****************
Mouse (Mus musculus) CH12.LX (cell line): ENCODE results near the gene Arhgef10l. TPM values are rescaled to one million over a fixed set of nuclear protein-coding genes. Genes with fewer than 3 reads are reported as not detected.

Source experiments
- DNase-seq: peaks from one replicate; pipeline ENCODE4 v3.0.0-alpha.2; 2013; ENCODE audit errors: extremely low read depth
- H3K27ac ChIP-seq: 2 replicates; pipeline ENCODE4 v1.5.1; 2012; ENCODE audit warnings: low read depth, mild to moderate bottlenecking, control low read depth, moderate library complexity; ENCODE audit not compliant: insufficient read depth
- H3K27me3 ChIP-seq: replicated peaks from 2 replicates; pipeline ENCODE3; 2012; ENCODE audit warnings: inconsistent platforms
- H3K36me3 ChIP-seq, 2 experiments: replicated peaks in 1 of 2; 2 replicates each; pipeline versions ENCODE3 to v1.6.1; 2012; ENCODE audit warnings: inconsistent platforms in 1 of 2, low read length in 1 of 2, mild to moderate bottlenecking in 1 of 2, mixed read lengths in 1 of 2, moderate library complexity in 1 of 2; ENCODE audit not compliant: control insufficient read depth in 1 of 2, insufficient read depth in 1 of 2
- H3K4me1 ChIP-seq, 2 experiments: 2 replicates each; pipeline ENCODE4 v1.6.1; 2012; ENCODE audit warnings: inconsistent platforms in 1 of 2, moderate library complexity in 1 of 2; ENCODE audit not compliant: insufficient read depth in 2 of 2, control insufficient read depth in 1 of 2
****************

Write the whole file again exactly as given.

Mouse (Mus musculus) CH12.LX (cell line): ENCODE results near the gene Arhgef10l. TPM values are rescaled to one million over a fixed set of nuclear protein-coding genes. Genes with fewer than 3 reads are reported as not detected.

Source experiments
- DNase-seq: peaks from one replicate; pipeline ENCODE4 v3.0.0-alpha.2; 2013; ENCODE audit errors: extremely low read depth
- H3K27ac ChIP-seq: 2 replicates; pipeline ENCODE4 v1.5.1; 2012; ENCODE audit warnings: low read depth, mild to moderate bottlenecking, control low read depth, moderate library complexity; ENCODE audit not compliant: insufficient read depth
- H3K27me3 ChIP-seq: replicated peaks from 2 replicates; pipeline ENCODE3; 2012; ENCODE audit warnings: inconsistent platforms
- H3K36me3 ChIP-seq, 2 experiments: replicated peaks in 1 of 2; 2 replicates each; pipeline versions ENCODE3 to v1.6.1; 2012; ENCODE audit warnings: inconsistent platforms in 1 of 2, low read length in 1 of 2, mild to moderate bottlenecking in 1 of 2, mixed read lengths in 1 of 2, moderate library complexity in 1 of 2; ENCODE audit not compliant: control insufficient read depth in 1 of 2, insufficient read depth in 1 of 2
- H3K4me1 ChIP-seq, 2 experiments: 2 replicates each; pipeline ENCODE4 v1.6.1; 2012; ENCODE audit warnings: inconsistent platforms in 1 of 2, moderate library complexity in 1 of 2; ENCODE audit not compliant: insufficient read depth in 2 of 2, control insufficient read depth in 1 of 2